House of Cards is dangerously close to being good TV. (Warning: if you haven’t finished your binge-watch by now, full spoilers ahead.)
House of Cards returns for Season 3 with a new sense of dramatic drive. Most of that has to do with everyone’s favorite criminal politician, Frank Underwood, positioning himself as President of the United States — thanks to some shrewd political maneuvering, blackmail, a wet mop of a former president, and plain dumb luck (or screenwriting convenience). Last year House of Cards fully embraced the tawdry, pulpy elements that had only simmered under the surface of its debut season. By letting the audience know that the show was fully aware of how absurd it could be, it gave showrunner Beau Willimon some creative firepower, now free from the constraints of the “prestige drama” label.
Yes, House of Cards is still the most elegantly produced and constructed piece of trash masquerading as art on television (that signature David Fincher look is still intact), but something rather surprising has happened – Season 3 actually borders on good dramatic television for over half of its 13 episodes. Frank Underwood and his wife Claire (who becomes a real power player this season) have a new spring in their step, and even when other elements of the show don’t quite work, their on-screen chemistry and prevailing battle of minds produces actual binge-worthy fireworks.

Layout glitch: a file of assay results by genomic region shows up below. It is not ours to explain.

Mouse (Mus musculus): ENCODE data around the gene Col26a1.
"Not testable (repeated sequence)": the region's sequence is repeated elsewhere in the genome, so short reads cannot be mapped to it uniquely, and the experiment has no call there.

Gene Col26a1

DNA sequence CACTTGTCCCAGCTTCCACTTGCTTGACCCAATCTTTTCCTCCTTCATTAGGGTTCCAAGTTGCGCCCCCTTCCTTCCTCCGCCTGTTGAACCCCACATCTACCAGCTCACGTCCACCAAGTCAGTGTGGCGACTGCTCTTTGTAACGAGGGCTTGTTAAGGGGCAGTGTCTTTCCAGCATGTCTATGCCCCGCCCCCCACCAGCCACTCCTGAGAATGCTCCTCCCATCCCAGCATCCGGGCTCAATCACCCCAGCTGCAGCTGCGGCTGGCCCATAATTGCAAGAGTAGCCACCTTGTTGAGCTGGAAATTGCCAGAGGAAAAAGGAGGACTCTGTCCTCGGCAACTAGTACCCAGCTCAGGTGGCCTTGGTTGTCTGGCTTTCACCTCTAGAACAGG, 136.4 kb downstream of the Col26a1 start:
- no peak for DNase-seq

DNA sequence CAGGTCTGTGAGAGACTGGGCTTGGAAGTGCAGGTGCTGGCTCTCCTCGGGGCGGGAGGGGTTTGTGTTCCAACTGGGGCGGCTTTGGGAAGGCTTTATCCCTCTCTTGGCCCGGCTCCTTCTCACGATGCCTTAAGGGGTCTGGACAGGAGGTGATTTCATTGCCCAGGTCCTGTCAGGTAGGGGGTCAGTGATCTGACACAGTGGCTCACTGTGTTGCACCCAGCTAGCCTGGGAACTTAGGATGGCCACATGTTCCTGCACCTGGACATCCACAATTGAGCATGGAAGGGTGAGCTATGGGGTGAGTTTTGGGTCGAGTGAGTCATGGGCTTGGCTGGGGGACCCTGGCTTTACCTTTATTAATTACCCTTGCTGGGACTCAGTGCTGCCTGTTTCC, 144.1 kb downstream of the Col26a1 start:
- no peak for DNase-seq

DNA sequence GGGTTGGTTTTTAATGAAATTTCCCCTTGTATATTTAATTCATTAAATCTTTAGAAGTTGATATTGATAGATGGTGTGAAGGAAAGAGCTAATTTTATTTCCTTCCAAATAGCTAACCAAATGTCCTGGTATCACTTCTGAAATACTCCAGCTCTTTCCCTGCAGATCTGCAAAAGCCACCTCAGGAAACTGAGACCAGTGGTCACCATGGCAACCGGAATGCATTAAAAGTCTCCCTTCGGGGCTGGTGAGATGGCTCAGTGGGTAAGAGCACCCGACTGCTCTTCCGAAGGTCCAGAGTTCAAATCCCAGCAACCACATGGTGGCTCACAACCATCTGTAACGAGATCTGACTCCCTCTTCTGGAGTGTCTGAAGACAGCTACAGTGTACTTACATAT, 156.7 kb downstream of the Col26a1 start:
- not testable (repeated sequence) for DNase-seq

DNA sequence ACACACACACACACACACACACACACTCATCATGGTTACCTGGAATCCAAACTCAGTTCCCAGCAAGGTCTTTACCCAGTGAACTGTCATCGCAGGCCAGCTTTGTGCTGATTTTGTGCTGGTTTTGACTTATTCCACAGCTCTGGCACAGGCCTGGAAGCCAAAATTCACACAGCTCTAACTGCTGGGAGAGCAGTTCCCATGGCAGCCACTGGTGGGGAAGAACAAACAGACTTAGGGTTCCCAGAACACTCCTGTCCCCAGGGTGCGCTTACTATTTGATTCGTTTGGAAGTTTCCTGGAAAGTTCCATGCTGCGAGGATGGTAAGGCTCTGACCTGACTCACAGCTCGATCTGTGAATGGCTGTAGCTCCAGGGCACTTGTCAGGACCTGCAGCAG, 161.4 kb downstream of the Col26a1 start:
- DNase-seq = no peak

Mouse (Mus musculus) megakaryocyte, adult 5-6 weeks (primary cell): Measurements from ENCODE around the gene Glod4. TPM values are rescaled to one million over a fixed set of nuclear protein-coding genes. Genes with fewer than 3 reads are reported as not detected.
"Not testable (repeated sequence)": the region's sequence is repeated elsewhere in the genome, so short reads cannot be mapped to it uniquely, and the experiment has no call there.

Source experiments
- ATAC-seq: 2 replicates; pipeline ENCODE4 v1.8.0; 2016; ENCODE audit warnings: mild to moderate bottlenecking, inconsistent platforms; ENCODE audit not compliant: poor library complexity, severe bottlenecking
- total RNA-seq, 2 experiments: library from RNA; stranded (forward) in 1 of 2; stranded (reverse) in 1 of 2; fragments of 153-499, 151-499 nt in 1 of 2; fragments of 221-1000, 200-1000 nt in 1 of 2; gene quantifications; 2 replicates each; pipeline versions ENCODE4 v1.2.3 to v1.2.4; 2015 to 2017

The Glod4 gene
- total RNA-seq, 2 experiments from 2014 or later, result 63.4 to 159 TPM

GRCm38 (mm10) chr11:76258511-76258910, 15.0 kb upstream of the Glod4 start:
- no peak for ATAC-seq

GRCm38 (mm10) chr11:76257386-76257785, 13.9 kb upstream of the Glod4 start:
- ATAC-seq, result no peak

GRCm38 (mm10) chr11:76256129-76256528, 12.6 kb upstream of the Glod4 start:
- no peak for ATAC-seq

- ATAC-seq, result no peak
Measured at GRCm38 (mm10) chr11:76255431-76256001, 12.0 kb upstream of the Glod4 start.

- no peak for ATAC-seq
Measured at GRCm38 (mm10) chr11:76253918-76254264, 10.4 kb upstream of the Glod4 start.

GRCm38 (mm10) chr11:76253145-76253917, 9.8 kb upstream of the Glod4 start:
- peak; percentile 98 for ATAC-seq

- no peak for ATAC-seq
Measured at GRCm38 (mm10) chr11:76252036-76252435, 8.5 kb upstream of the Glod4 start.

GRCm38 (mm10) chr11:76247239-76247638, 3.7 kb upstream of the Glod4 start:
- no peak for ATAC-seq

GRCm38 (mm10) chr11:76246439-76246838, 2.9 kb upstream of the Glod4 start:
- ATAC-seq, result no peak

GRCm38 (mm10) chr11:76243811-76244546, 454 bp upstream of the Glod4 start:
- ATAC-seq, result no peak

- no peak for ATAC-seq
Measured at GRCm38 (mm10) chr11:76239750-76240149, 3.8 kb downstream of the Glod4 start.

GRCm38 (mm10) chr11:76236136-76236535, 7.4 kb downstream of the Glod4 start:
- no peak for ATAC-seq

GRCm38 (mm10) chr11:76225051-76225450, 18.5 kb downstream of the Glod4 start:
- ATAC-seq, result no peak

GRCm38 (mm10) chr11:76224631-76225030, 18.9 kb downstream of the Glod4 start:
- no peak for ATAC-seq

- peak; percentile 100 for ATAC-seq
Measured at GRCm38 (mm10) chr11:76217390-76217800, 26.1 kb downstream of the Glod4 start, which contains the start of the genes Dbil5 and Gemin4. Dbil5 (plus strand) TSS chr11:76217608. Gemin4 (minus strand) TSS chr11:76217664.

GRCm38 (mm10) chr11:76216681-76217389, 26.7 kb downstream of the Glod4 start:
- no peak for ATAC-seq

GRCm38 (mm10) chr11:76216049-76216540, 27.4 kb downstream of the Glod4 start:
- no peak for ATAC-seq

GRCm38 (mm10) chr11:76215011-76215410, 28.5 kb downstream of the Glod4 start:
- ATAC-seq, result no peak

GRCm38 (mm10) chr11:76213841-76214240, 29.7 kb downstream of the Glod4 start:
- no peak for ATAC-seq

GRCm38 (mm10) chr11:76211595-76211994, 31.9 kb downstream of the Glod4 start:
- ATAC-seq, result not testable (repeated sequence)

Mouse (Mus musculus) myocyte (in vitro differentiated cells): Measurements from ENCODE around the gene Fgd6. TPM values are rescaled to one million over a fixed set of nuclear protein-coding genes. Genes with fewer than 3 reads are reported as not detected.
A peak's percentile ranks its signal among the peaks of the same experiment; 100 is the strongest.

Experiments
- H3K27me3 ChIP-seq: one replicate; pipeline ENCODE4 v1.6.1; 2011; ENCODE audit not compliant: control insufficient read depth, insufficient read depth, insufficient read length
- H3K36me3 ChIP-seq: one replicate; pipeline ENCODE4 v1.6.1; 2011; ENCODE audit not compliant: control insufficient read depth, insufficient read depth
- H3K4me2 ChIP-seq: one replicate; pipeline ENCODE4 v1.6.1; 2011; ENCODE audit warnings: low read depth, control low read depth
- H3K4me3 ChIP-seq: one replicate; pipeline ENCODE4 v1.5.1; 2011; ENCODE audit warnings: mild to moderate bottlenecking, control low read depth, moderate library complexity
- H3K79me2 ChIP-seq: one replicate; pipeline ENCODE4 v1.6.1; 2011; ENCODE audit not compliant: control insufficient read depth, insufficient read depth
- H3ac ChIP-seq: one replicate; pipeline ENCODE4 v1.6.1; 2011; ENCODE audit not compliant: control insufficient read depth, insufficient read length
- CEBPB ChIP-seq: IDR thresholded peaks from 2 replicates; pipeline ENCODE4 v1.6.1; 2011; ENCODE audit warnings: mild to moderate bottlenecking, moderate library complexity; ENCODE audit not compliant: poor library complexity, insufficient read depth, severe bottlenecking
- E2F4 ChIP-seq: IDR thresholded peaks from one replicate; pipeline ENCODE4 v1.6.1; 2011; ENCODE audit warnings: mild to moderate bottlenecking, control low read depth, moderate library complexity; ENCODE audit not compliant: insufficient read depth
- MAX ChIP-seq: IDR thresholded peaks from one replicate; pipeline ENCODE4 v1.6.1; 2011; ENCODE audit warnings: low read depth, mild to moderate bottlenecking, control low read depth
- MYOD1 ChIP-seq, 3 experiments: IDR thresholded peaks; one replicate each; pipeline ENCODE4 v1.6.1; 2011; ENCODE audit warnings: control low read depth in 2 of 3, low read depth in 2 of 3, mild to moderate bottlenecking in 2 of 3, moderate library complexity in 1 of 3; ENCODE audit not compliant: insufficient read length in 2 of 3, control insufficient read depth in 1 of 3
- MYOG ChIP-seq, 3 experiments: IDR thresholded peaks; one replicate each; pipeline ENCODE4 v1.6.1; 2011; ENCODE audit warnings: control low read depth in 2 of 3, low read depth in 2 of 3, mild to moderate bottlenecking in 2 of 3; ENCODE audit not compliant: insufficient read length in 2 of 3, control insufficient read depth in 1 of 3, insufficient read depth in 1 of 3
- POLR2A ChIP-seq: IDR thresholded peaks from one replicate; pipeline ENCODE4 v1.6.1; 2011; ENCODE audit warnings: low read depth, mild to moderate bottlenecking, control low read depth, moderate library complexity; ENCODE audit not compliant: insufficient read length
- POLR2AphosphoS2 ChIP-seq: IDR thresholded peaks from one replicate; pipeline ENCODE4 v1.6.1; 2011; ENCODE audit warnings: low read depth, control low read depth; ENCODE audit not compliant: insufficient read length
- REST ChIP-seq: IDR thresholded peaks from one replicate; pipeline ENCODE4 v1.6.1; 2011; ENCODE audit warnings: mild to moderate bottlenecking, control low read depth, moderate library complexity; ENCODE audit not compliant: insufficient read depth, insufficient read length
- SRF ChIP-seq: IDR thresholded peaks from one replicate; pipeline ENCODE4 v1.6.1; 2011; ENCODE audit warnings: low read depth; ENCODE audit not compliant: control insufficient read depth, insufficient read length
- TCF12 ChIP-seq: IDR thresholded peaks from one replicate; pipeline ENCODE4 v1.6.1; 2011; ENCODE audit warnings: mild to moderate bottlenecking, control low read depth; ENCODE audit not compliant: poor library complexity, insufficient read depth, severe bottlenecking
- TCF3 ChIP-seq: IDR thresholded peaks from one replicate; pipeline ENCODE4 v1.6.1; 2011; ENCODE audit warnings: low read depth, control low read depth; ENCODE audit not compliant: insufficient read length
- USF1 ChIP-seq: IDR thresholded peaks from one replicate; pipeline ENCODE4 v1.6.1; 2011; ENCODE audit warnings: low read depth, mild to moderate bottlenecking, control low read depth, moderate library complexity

Season 3’s main narrative force is Frank dealing with the pressures of the presidency as his poll numbers are dismal (more so than any real sitting president in history), his own party resents him and wants to replace him, and the international community (specifically Russia) thinks he is a joke. Much of the season revolves around Frank trying to create a jobs program (“America Works”) by cutting “entitlements” like Medicare and Social Security. Never mind that any President, Democrat or Republican, who tried to do this in real life would be laughed out of the White House — Frank is trying to position himself as a new “New Deal” president. And then there is America’s strained relationship with Russia, which the show utilizes to brilliant effect and brings itself much closer to actual political reality than it has ever dared to do before (we even get Pussy Riot cameos!). Lars Mikkelsen as Russian President Victor Petrov makes an imposing stand-in for Vladamir Putin, and exudes 100 times more charm in the process. He is a foe equal to and possibly even greater than Frank on almost every level, and their scenes together are quite special for their intensity.